I still remember when I was first taught to balance a budget as a child. There was a feeling of empowerment and a weight of responsibility which accompanied this very simple act — one that positively impacted and guided my financial behavior and decision making ever since.
This comes as no surprise, of course.
Research demonstrates that childhood financial experiences heavily influence adult financial well-being. The financial education of our daughters and sons represents the most effective path to instill and nurture sound financial behavior in future grownups. Furthermore, young people are good at spreading new habits to the rest of the population. The multiplier effects are clear. People with high levels of financial literacy tend to better save and manage credit, diversify investments, and prioritize retirement planning. They can make sound financial decisions. This leads to better economic well-being for themselves, their families, and their communities and societies as a whole.
The COVID-19 pandemic exposed the financial vulnerabilities of individuals and households across developed and developing countries. As we build back towards a more resilient future, it is critical to create an ecosystem that supports the financial resilience and financial health of today’s youth.
This means incorporating financial literacy as part of a broader strategy that promotes financial health.
We should ask: How can we best equip our youth with the tools to thrive in the future? To build capacity to manage day-to-day expenses, prepare for economic shocks, plan ahead, and feel secure about their finances? This requires a reorientation of our financial literacy programs from simply transferring concepts and knowledge, to cultivating healthy financial habits and decision making. Consistent, coordinated messaging that is delivered in a sustained manner is key.
Programs could be better designed based on data and evidence. It is important to consider young people’s financial literacy levels, behaviors, and situations — along with the available mechanisms for learning inside and outside the classroom. For instance, a five-year youth savings project in four emerging economies showed that tailored savings products that were accessible in school, included strategic parental involvement, and targeted SMS savings reminders helped 130,000 students accumulate almost $1 million US dollars in savings. The children’s values and knowledge related to savings and budgeting improved in the process, along with their attitudes toward banks.
Timing is crucial in delivering financial literacy messages - notably at moments of decision making such as at points-of-sale or points-of-use of financial services. A study followed new account holders who received monthly or semi-monthly SMS reminders about how savings can help them achieve goals. The results showed significant increased balances compared to those who did not receive the messages.
Digital technology can help widely and quickly disseminate tailored content to young audiences through their preferred channels. Social media and other digital platforms could also be used to better understand youth’s financial concerns, which can help craft and deliver more effective financial literacy messages. However, it is important to consider and address the reality that digital channels are not available to everyone.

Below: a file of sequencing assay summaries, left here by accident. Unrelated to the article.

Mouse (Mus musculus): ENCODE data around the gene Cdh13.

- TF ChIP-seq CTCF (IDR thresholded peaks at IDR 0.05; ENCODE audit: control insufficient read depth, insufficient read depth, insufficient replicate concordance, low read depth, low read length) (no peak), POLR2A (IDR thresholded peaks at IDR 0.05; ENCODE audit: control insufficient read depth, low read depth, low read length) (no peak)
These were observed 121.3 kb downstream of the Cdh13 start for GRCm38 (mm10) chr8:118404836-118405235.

Financial literacy messages are reinforced with access to financial services that are well-designed to the needs and capabilities of the young. For example, studies have shown while young people’s savings goals vary depending upon their life stage, they usually save for a specific purpose. Reflecting this reality, in Colombia accounts were programmed to enable youth to set savings goals. Nudges and incentives can also be built-in, reinforcing positive financial habits.
With increased and easier access to financial services, it is important that the youth understand the cost and benefits of products, their rights and obligations, and in turn make optimal financial choices.
Policy and regulatory environments should promote a system that informs, protects and addresses concerns promptly and adequately. This will foster the needed trust in the financial system, and the assurance that products and services consider customer voice and choice.
There is a role for everyone. Collaboration among the public and private sector is necessary to ensure that financial education does not exist in a vacuum. Rather, it should be embedded in how curriculums are crafted, how financial products are designed and delivered, and how policies are formulated.
Finally, I am very pleased to note that the G20 Global Partnership for Financial Inclusion is highlighting the importance of financial capability in their agenda. In particular, this includes: the work to increase awareness by individuals and SMES of the risks and opportunities of digital finance; and, together with OECD, the report on digital financial literacy to support financial resilience. Financial education will always be an important component to ensure that financial inclusion leads to positive outcomes and impacts for development.
Congratulations to the Global Money Week for once again elevating the discussion on financial literacy and galvanizing global support. As the UN Secretary-General’s Special Advocate for Inclusive Finance for Development, the GPFI Honorary Patron, and the Honorary Chair of the Dutch Money Wise Platform, I look forward to continuing our work together. These efforts go far beyond this week, and will help our societies reap long-term gains from investing in the financial health of today’s younger generations.